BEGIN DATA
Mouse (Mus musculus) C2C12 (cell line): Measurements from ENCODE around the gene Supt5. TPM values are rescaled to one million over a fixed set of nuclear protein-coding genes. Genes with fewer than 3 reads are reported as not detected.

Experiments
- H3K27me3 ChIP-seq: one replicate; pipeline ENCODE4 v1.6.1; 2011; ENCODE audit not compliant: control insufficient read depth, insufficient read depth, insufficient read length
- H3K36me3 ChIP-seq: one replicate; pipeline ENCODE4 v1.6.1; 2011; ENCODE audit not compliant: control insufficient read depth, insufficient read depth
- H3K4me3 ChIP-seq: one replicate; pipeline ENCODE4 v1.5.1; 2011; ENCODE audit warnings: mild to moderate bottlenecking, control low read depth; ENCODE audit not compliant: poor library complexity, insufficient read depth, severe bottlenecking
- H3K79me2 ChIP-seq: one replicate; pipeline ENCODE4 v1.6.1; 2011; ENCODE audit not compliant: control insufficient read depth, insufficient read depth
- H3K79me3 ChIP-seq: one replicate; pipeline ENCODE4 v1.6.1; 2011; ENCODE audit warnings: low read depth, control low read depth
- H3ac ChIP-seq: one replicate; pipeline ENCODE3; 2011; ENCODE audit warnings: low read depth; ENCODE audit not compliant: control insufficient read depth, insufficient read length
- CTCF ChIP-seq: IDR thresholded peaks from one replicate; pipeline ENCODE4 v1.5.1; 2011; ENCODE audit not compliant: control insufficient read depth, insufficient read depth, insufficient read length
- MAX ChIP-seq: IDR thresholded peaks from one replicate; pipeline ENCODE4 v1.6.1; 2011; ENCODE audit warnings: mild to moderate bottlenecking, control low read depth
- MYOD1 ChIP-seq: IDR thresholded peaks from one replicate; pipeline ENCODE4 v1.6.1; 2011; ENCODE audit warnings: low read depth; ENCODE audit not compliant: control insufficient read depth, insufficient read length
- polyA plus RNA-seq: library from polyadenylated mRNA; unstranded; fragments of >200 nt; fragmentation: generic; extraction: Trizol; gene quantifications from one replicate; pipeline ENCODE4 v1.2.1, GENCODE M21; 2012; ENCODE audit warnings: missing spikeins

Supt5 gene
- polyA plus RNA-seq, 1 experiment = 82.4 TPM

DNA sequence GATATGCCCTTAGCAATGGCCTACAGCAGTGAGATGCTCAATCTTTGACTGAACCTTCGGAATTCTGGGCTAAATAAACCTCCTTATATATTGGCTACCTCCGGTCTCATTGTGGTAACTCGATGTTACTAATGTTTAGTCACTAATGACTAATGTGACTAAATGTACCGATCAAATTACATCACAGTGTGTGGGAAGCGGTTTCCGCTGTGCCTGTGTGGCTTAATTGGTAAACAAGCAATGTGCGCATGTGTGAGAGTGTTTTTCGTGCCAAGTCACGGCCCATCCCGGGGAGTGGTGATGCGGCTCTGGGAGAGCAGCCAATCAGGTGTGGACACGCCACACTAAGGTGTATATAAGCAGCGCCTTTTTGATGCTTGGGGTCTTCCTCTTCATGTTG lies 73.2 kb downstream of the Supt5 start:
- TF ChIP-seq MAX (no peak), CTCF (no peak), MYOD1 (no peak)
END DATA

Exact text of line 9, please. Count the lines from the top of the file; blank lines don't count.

- CTCF ChIP-seq: IDR thresholded peaks from one replicate; pipeline ENCODE4 v1.5.1; 2011; ENCODE audit not compliant: control insufficient read depth, insufficient read depth, insufficient read length